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Tag Archives: CEC

HERS Inspections and Title 24 Compliance

HERS Inspections and Title 24 Compliance

Posted on 12. May, 2010 by .

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A few months ago we published an interview with a GreenPoint Rater to de-mystify the GreenPoints system that was suddenly taking California building departments by storm. Like LEED and several of the current rebate programs, GreenPoints has tie-ins to Title 24’s energy compliance scoring, and so we’ve had to help our clients to interface with this new standard.

There’s another standard that’s been around for a long time – the Home Energy Rating System, or HERS. For the first time, we are having to tell our clients that they will have to do at least one HERS verification in order to meet the new 2008 standards of California’s Title 24 energy code. Suddenly, everyone had questions. What in the heck do HERS raters actually do, and what does it cost? Is this going to be a huge headache or a minor annoyance? What benefit is there to HERS testing apart from compliance? What does a person have to do to become certified as a HERS rater?

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Why Does Title 24 Ignore Alternative Energies?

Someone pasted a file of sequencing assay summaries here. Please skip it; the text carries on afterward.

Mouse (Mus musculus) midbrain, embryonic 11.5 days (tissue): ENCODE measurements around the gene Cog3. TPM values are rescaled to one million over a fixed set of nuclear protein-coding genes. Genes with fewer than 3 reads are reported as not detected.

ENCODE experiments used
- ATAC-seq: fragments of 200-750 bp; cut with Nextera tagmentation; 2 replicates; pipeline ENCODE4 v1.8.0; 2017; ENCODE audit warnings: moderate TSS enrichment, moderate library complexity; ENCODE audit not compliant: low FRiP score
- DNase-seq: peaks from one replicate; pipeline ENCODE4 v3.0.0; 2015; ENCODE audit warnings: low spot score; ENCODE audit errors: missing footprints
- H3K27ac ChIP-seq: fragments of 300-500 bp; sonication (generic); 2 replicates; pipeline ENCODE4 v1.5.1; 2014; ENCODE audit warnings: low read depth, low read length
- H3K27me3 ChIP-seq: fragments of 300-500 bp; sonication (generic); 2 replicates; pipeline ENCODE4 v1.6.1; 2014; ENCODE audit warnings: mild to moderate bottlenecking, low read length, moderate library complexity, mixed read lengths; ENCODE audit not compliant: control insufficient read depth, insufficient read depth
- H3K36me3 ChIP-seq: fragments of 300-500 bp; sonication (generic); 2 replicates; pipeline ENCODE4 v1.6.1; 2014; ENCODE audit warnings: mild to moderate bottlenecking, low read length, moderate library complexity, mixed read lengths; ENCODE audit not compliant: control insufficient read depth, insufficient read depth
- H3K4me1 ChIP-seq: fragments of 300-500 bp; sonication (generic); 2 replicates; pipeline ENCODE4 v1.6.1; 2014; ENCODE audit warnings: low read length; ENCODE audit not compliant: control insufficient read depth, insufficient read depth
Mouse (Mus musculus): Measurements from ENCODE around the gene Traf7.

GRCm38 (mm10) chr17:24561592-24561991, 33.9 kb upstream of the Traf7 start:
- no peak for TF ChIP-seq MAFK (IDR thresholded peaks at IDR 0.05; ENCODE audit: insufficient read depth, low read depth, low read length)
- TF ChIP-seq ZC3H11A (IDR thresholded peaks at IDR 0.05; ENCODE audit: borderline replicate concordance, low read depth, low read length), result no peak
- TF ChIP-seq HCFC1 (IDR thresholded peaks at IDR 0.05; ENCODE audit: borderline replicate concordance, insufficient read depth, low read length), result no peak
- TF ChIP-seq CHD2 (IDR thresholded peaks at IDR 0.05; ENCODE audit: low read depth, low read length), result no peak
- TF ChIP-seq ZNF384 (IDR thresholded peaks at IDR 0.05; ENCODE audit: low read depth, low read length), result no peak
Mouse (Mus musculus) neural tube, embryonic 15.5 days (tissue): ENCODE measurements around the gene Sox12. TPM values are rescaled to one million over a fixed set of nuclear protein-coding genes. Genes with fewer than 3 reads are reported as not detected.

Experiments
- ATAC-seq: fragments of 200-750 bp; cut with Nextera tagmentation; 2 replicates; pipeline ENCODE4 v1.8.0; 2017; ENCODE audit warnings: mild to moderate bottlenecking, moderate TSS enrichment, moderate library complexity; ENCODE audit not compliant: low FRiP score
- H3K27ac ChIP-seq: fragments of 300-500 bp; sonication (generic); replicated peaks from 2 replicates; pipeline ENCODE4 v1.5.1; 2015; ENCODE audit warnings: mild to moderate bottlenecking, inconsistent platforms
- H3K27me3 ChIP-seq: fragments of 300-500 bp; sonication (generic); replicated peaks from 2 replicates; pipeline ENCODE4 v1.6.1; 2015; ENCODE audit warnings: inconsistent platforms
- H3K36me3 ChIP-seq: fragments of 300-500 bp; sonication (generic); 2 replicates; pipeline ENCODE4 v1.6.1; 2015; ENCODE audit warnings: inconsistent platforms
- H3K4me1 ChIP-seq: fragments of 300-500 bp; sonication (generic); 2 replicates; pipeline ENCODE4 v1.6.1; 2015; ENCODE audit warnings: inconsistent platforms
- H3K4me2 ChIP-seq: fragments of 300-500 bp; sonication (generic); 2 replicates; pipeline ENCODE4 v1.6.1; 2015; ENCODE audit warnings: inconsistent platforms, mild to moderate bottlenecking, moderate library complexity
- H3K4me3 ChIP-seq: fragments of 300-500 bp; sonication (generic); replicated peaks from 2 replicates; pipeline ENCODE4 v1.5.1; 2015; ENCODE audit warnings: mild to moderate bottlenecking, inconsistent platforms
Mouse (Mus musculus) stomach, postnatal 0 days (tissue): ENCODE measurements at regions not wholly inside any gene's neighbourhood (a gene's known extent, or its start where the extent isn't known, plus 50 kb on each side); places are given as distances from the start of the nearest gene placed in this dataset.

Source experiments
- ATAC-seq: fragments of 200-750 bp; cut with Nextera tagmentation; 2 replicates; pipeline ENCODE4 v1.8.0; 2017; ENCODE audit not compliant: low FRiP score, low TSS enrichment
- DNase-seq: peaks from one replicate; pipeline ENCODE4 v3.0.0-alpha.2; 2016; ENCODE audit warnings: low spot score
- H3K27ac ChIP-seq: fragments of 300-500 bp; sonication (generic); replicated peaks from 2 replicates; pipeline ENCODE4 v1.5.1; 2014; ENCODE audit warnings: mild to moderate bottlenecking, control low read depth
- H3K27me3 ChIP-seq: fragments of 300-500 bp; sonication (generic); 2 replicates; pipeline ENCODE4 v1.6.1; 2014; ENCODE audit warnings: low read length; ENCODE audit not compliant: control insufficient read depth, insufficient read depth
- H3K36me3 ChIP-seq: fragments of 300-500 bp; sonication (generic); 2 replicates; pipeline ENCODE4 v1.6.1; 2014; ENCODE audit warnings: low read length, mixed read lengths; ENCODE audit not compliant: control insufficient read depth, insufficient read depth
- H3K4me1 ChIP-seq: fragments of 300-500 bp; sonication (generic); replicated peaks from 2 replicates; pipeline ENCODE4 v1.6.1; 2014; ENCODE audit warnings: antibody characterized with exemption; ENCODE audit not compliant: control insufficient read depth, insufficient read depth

Why Does Title 24 Ignore Alternative Energies?

Posted on 13. Aug, 2009 by .

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Nearly every week, we are asked why Title 24 does not give credits for electric water heating if that electricity comes from solar or other self-generated power. In fact, it seems that many of the renewable energy developments occurring now are not fully recognized in Title 24, not even in the 2008 code. We’re in the position of telling people that their homes, which are designed to consume very little conventional power, may have trouble passing the Title 24 code if those homes rely solely on solar electric for all their home power, heating, cooling, and water heating needs.

So why does T24 continue to penalize electric resistance heat and water heating in solar homes? Why does T24 not give credits for self-generated power (geotherm, solar, wind, other)? And why can’t our utilities buy back excess power from customers who generate more than they use? Wouldn’t this help to reduce California’s grid load, save California homeowners money, provide entrepeneurial opportunities, and reduce American dependence on foreign oil?

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